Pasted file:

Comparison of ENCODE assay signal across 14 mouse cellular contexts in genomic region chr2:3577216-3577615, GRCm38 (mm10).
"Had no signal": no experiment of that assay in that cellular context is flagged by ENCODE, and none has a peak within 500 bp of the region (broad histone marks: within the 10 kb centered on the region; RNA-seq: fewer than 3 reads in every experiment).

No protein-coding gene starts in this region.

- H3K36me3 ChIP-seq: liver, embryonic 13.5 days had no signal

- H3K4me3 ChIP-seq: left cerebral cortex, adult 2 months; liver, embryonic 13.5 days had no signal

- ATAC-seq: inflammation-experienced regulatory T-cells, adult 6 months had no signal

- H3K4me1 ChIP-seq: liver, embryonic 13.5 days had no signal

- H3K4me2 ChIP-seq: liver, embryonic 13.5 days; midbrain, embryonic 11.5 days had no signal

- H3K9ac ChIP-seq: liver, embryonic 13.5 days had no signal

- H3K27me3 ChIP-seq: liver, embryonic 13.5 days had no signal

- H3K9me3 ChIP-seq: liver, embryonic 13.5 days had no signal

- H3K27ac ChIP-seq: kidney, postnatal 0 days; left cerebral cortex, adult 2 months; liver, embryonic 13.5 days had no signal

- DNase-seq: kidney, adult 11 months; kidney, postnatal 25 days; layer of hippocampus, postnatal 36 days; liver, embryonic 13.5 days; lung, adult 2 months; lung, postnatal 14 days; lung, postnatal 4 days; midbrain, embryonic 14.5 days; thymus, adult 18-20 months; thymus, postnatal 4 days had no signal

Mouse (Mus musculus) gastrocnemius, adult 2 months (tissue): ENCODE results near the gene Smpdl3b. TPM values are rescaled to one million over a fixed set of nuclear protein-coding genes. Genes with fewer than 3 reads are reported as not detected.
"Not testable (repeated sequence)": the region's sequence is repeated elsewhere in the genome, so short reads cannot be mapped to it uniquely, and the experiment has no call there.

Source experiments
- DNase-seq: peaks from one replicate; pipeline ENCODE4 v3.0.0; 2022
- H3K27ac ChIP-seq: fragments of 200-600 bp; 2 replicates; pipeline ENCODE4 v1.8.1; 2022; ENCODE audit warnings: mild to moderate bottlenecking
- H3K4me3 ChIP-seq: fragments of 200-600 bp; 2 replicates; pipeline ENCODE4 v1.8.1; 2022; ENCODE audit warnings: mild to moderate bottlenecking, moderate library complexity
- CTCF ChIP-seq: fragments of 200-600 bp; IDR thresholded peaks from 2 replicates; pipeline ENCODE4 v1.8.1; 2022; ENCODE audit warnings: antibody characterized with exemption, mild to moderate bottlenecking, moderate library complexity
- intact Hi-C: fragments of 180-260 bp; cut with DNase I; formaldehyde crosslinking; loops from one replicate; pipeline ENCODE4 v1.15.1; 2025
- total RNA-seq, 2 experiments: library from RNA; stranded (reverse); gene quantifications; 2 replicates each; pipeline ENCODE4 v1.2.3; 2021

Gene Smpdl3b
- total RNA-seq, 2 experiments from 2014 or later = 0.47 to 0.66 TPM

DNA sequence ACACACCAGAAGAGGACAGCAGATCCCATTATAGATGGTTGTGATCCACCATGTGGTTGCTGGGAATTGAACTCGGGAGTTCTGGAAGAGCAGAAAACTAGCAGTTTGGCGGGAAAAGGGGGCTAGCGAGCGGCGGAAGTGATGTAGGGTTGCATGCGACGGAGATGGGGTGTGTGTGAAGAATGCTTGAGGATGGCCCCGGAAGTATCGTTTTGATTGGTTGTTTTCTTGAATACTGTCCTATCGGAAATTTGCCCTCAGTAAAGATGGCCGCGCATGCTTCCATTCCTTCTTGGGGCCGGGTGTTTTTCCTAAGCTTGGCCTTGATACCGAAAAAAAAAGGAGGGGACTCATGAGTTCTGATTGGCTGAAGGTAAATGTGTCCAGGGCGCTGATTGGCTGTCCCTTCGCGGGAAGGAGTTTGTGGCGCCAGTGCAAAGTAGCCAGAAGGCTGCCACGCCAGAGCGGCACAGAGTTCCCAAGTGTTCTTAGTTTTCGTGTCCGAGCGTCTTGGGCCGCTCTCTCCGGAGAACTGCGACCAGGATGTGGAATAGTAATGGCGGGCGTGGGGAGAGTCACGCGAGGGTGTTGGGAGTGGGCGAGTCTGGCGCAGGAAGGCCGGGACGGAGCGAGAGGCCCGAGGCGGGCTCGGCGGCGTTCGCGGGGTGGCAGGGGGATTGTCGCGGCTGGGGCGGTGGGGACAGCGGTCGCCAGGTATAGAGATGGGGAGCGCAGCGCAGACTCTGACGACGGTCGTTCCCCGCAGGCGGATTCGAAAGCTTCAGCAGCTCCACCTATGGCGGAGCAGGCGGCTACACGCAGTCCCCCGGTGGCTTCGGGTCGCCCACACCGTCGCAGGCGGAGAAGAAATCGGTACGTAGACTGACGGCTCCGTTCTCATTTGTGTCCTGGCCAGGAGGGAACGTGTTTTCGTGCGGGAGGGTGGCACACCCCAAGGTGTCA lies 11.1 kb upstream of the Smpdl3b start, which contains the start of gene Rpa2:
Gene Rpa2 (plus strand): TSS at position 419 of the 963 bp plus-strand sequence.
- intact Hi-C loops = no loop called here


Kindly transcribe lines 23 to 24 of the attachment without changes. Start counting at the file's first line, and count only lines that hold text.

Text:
Gene Smpdl3b
- total RNA-seq, 2 experiments from 2014 or later = 0.47 to 0.66 TPM